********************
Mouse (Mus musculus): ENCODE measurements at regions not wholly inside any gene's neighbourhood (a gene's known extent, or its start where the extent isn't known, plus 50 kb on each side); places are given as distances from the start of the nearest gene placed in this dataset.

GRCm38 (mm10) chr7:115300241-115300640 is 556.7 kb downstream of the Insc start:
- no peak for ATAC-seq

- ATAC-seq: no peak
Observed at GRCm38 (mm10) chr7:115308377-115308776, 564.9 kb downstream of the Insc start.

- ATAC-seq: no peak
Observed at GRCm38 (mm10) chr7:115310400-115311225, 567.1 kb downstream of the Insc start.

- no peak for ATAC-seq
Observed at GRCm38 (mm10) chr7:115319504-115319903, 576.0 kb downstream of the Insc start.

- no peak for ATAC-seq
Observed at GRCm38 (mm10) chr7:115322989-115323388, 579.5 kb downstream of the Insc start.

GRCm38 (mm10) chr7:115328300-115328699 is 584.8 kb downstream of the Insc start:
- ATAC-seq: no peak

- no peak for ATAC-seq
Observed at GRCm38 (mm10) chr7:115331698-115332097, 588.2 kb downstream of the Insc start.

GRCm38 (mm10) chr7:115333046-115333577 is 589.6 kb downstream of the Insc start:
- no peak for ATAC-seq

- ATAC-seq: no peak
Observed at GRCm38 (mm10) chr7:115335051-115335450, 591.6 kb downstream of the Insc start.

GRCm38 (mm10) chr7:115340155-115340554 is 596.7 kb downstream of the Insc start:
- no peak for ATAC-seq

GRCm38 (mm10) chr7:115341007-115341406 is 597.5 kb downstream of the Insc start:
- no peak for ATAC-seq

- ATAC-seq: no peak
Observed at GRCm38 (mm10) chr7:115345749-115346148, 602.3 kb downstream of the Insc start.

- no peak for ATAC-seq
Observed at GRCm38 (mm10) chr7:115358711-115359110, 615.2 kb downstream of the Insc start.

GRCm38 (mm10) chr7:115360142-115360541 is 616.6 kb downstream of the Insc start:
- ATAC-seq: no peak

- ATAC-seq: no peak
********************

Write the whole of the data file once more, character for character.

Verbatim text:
Mouse (Mus musculus): ENCODE measurements at regions not wholly inside any gene's neighbourhood (a gene's known extent, or its start where the extent isn't known, plus 50 kb on each side); places are given as distances from the start of the nearest gene placed in this dataset.

GRCm38 (mm10) chr7:115300241-115300640 is 556.7 kb downstream of the Insc start:
- no peak for ATAC-seq

- ATAC-seq: no peak
Observed at GRCm38 (mm10) chr7:115308377-115308776, 564.9 kb downstream of the Insc start.

- ATAC-seq: no peak
Observed at GRCm38 (mm10) chr7:115310400-115311225, 567.1 kb downstream of the Insc start.

- no peak for ATAC-seq
Observed at GRCm38 (mm10) chr7:115319504-115319903, 576.0 kb downstream of the Insc start.

- no peak for ATAC-seq
Observed at GRCm38 (mm10) chr7:115322989-115323388, 579.5 kb downstream of the Insc start.

GRCm38 (mm10) chr7:115328300-115328699 is 584.8 kb downstream of the Insc start:
- ATAC-seq: no peak

- no peak for ATAC-seq
Observed at GRCm38 (mm10) chr7:115331698-115332097, 588.2 kb downstream of the Insc start.

GRCm38 (mm10) chr7:115333046-115333577 is 589.6 kb downstream of the Insc start:
- no peak for ATAC-seq

- ATAC-seq: no peak
Observed at GRCm38 (mm10) chr7:115335051-115335450, 591.6 kb downstream of the Insc start.

GRCm38 (mm10) chr7:115340155-115340554 is 596.7 kb downstream of the Insc start:
- no peak for ATAC-seq

GRCm38 (mm10) chr7:115341007-115341406 is 597.5 kb downstream of the Insc start:
- no peak for ATAC-seq

- ATAC-seq: no peak
Observed at GRCm38 (mm10) chr7:115345749-115346148, 602.3 kb downstream of the Insc start.

- no peak for ATAC-seq
Observed at GRCm38 (mm10) chr7:115358711-115359110, 615.2 kb downstream of the Insc start.

GRCm38 (mm10) chr7:115360142-115360541 is 616.6 kb downstream of the Insc start:
- ATAC-seq: no peak

- ATAC-seq: no peak